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A few twists and substitutions create a nearly guilt-free treat Mauer: One recipe inspires another.

After the holidays end and Jan. 1 becomes just another date on my calendar, I immediately start to think about how to lose the weight I added during those holidays.

Before the holidays began, I promised to limit myself to small tastings of homemade-only cookies and candies. Unfortunately, I broke that promise frequently.

If you read the current crop of books about healthy weight loss diets, you know, with some certainty, that sugars and insulin can be a major culprit when it comes to weight gain; not good news for those of us who indulge in holiday sweets.

For years I was certain the clearest paths to weight loss was trading artificial sweeteners for some or all dietary sugars. Studies have shown that may not have been the right path.

Those studies, gathered by the Harvard T.H. Chan School of Public Health, seem to show that artificial sugar substitutes, such as Splenda or NutraSweet, can trigger weight gain, as well as other health issues. Visit www.hsph. harvard.edu/nutrition source/healthy-drinks/artificial-sweeteners.

What currently appears to be a way to cut dietary sugars, reduce calories and lessen insulin issues is using either stevia or monk fruit-based "natural" sugar substitutes.

I use organic stevia to make sure the stevia leaves havent come in contact with pesticides or herbicides, as well as to avoid possible GMO additives (like dextrose, made from corn).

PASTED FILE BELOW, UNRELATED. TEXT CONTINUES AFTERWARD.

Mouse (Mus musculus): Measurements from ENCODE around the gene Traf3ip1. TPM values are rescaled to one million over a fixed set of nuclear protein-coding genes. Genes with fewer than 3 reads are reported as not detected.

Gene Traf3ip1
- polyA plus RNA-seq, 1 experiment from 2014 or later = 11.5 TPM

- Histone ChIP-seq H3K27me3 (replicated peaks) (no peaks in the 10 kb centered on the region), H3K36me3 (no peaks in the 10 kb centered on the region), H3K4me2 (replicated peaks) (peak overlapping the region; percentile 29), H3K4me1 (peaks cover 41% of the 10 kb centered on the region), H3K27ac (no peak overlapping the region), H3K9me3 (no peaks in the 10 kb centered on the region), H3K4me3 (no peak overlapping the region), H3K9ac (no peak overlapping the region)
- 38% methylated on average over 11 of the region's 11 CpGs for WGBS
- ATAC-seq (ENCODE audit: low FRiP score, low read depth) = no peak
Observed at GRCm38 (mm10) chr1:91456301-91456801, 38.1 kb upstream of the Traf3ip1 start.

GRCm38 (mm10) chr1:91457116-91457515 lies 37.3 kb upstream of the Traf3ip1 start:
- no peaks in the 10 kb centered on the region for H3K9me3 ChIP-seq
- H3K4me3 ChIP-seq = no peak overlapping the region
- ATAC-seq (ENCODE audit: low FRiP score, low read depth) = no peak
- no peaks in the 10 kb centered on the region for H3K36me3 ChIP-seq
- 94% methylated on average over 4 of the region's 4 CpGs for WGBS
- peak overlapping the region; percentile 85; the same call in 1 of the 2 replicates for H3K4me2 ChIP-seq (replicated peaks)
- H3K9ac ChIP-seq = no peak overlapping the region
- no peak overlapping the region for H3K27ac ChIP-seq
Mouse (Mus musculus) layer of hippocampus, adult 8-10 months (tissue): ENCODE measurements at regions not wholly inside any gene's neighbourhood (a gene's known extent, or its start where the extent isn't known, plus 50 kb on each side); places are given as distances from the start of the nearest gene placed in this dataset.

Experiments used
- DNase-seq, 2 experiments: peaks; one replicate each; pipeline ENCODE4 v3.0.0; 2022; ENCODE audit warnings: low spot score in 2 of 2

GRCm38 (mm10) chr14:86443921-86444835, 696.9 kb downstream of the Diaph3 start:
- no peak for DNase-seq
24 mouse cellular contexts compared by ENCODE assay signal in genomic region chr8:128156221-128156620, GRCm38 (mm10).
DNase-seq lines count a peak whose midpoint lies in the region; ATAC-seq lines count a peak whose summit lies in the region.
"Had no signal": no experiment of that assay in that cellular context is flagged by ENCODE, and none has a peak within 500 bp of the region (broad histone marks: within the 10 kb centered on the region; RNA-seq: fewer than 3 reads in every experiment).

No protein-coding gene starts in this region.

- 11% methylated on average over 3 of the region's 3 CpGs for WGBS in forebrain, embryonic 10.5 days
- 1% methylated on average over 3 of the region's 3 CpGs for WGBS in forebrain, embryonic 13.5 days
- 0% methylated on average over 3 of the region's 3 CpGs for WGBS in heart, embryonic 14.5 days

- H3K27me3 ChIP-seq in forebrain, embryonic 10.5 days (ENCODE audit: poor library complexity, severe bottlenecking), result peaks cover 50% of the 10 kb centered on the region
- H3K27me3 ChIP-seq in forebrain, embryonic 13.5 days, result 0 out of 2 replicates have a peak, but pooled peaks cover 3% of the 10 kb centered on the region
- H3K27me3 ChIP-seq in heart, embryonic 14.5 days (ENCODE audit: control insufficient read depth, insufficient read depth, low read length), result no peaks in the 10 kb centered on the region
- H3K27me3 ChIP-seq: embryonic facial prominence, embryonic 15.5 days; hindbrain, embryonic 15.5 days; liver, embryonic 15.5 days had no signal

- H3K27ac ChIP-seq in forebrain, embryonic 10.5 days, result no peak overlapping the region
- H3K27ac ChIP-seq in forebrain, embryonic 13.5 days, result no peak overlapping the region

I cant see my way clear to go to zero dietary sugars. Right now, if I want a lower calorie, reduced-fat, reduced-sugar treat, I make it at home. Yes, thats a control issue on my part. However, I know what ingredients go into these rare treats.

A few readers have asked why I use stevia in packets, rather than the less expensive version that can be measured out. The answer is if I use 15 packets as a sugar substitute and you do, too, theres a good chance your results will be the same as mine.

Heres why. Six months ago I bought a one-pound container of organic stevia and was dismayed to find no indication whatsoever on the label as to its

measurable equivalency to sugar. Plus, I dont know if different bulk stevia brands may not be equal to the same sweetness as cane sugar based on measurement. Thats why when my recipe requires stevia or another natural sugar substitute, I list the sugar equivalent.

It didnt take long after the holidays for my sweet tooth to guide me to a recipe for "thin" brownies. The thin referred to its thickness, not that it was for weight loss.

However, that recipe from Rhoda Boone, the Food Director at epicurious.com, sparked an idea.

If I could cut the added sugar in half, as well as reduce the added fat by half and cut them into smaller pieces (Boones recipe called for 36 brownies, my new recipe makes 48), this might just be a treat for someone looking to lose weight or to keep it off.

I changed a lot in Boones recipe including adding chocolate chips on top instead of in the batter because it was easier to spread the batter evenly and thinly in the pan without the chips or nuts in it. In the end, my brownies looked amazing.

One word of caution, each of my brownies delivers just 51 calories. They taste so good youll be tempted to have more than one.

* Don Mauer welcomes questions, comments and recipe makeover requests. Write to him at don@ theleanwizard.com.
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Publication:Daily Herald (Arlington Heights, IL)
Date:Jan 10, 2018
Words:585
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